Casebook Vol. 17 no. 2 - May 2009
Head of Medical Services (Leeds), Dr Nick Clements, introduces this issue’s round-up of case reports, which highlight the importance of taking an adequate history and good record keeping
Back to basics is a phrase that can be overused in everyday life, but it is a vitally important concept for the medical practitioner. Taking a patient’s history and listening to what they are telling you are key to any diagnosis. Equally, an over-reliance on the outcome of previous consultations may prevent you from maintaining an open mind about that patient’s symptoms.
The case on page 17 demonstrates the need to go back to the beginning when symptoms persist in the face of continuing treatment, both in taking a history and examining the patient. Good record keeping is another basic tenet of good medical practice. Several of the cases included here highlight the negative impacts of keeping poor records when attempting to show that good practice has been followed. The case on page 20, however, demonstrates that, even where the outcome of a case may be tragic and unavoidable, good records are evidence of the high standards of medical care given.
Another theme which is demonstrated by cases in this issue is the importance of being aware of your limits, and of your responsibilities in this respect. It can be difficult to say no in certain situations, particularly when you are new to a department, but your responsibility for a patient’s welfare is paramount. You may be keen to prove your competence, but that does not mean that you should be afraid to ask for advice from senior colleagues when you are unsure of how to proceed with care.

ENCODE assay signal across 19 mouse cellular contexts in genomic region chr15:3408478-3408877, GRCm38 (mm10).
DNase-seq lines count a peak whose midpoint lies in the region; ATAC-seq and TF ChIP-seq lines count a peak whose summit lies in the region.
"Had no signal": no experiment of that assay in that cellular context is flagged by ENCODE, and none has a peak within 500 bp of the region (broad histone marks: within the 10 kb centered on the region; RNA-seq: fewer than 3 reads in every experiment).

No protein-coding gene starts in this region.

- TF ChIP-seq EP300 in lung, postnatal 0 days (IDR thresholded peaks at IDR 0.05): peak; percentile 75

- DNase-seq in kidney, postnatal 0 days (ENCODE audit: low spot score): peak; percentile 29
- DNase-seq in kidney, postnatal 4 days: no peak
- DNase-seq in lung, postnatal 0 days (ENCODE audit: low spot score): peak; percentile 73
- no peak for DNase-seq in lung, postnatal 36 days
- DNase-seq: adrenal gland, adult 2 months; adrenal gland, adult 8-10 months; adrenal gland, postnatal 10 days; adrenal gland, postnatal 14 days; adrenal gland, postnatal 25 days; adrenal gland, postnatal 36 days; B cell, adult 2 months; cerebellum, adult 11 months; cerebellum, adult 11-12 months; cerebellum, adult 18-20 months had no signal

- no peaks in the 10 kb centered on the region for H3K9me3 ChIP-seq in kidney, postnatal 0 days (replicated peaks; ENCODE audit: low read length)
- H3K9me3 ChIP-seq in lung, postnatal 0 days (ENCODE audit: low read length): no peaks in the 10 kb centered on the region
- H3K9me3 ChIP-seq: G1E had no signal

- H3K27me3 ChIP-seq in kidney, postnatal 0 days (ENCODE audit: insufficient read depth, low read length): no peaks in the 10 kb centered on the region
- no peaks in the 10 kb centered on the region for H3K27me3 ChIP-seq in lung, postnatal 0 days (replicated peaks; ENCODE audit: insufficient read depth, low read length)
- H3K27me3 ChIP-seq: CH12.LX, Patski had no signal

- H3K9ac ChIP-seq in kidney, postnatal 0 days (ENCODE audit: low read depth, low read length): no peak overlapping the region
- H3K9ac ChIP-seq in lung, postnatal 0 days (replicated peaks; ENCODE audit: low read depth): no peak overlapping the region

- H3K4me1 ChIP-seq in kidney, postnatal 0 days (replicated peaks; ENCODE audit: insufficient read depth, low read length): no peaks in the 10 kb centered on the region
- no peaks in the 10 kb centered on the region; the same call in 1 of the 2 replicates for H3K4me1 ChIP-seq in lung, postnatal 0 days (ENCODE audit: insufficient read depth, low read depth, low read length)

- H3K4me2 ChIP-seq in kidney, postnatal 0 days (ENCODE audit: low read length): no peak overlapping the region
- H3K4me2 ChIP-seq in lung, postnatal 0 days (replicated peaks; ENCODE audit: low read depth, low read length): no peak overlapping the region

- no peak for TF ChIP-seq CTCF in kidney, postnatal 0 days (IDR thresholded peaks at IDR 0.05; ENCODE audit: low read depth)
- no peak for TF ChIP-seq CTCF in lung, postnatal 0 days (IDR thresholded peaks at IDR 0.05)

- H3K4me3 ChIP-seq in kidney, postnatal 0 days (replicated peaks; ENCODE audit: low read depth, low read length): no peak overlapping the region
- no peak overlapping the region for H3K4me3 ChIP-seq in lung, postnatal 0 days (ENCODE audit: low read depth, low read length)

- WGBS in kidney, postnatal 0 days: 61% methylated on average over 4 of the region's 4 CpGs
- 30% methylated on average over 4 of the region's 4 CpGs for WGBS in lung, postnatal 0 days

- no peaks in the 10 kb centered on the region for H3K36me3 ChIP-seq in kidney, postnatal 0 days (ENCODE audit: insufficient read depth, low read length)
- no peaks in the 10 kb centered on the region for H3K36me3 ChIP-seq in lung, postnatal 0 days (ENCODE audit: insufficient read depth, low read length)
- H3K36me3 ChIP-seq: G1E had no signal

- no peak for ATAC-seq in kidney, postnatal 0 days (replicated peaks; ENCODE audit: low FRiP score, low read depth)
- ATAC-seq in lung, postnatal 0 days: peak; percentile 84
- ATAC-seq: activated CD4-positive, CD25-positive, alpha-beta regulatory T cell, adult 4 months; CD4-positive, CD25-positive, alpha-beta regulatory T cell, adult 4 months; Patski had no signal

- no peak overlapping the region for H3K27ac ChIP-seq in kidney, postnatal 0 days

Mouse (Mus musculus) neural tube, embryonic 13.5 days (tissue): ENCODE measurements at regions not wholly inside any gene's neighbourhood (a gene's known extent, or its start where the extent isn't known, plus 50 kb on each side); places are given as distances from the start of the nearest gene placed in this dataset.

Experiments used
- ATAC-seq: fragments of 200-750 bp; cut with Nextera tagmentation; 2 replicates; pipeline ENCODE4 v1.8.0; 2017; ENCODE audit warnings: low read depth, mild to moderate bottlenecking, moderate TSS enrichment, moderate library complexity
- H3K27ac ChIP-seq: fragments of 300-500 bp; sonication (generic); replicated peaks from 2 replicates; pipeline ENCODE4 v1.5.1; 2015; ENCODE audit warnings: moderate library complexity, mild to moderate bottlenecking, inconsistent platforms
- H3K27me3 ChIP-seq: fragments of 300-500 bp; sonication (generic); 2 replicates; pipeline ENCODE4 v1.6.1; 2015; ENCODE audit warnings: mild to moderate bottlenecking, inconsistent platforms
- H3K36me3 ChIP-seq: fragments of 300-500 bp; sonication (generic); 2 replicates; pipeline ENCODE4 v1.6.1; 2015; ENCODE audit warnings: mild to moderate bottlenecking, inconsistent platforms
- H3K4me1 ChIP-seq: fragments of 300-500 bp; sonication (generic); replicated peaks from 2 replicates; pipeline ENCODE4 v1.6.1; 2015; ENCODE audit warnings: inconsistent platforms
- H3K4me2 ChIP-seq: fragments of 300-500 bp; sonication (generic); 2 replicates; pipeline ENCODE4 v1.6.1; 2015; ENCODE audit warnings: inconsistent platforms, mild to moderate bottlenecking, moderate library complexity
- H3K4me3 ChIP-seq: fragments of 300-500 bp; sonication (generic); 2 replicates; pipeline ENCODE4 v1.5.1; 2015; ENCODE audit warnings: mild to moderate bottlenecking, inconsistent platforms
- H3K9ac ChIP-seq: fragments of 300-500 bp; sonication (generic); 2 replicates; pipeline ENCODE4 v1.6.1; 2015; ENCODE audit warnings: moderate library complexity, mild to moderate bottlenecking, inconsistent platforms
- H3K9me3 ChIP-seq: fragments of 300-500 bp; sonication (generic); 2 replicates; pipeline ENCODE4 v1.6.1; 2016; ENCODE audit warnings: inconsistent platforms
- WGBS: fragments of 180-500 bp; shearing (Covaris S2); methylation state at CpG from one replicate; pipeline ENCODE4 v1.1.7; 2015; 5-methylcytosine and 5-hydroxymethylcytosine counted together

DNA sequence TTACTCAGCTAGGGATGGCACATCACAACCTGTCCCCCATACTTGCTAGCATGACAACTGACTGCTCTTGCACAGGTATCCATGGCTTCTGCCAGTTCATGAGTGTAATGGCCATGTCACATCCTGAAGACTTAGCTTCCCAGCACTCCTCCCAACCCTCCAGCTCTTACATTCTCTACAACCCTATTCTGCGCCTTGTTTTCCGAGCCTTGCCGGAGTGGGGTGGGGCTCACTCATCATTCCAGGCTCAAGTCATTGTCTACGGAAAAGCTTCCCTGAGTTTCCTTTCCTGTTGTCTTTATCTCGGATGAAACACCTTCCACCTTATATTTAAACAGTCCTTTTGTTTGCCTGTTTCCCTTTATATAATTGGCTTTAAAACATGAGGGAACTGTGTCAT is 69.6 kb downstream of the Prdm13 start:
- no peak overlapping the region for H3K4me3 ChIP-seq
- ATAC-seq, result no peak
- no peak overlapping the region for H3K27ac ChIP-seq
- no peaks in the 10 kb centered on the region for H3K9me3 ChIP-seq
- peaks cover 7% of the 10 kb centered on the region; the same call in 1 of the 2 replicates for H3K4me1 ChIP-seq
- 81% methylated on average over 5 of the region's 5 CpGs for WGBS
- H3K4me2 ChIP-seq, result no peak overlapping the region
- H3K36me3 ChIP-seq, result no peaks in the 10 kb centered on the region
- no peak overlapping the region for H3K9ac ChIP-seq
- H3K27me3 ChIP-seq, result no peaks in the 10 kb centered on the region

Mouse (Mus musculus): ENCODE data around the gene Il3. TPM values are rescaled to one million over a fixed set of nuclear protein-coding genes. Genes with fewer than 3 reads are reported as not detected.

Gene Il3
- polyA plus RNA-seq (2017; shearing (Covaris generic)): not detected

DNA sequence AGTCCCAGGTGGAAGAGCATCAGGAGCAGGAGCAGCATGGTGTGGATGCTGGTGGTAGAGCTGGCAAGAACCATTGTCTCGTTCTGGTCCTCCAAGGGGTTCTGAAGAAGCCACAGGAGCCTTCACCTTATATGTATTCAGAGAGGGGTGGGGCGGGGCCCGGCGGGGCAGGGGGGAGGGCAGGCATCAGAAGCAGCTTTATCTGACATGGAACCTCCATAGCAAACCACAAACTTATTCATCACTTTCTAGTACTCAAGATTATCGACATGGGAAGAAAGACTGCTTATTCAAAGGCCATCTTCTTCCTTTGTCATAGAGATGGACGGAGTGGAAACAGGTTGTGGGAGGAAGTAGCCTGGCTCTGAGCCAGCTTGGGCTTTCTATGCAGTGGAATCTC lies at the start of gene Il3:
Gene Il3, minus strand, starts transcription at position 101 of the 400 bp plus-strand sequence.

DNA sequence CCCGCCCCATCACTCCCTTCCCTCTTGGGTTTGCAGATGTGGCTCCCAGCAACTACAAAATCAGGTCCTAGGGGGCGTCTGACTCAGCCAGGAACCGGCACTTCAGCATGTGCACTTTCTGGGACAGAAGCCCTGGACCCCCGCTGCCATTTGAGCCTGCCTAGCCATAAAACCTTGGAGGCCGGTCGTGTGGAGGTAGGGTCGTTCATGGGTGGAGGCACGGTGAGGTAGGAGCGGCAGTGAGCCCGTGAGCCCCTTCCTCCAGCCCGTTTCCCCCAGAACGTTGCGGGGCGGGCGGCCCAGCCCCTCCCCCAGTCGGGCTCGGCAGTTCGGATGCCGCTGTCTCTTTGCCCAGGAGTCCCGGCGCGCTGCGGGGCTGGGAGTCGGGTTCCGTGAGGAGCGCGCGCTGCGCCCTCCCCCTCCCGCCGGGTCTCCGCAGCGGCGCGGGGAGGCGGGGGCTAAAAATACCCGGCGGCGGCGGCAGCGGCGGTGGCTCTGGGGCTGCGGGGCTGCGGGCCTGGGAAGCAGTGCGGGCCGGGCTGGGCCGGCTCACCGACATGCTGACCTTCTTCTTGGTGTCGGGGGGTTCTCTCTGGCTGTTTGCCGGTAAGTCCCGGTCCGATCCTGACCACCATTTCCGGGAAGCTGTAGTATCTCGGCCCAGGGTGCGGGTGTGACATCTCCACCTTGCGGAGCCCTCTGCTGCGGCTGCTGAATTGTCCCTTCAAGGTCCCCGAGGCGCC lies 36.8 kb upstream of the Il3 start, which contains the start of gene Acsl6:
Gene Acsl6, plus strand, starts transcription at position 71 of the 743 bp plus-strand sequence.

Linking all of these areas is the importance of effective communications, whether written or verbal. Good communications are a vital part of medical practice, and encompass listening skills and body language, as well as the way you express yourself to others. Developing and maintaining these skills will help you to build good relationships and to understand the concerns of colleagues or those of patients and their relatives.
What's it worth?
Since precise settlement figures can be affected by issues that are not directly relevant to the learning points of the case (such as the claimant’s job or the number of children they have) this figure can sometimes be misleading. For case reports in Casebook, we simply give a broad indication of the settlement figure, based on the following scale:
- High £1,000,000+
- Substantial £100,000+
- Moderate £10,000+
- Low £1,000+
- Negligible <£1,000
Casebook publishes medicolegal reports as an educational aid to MPS members and to act as a risk-management tool. The reports are based on issues arising in MPS cases from around the world. Facts have been altered to preserve confidentiality.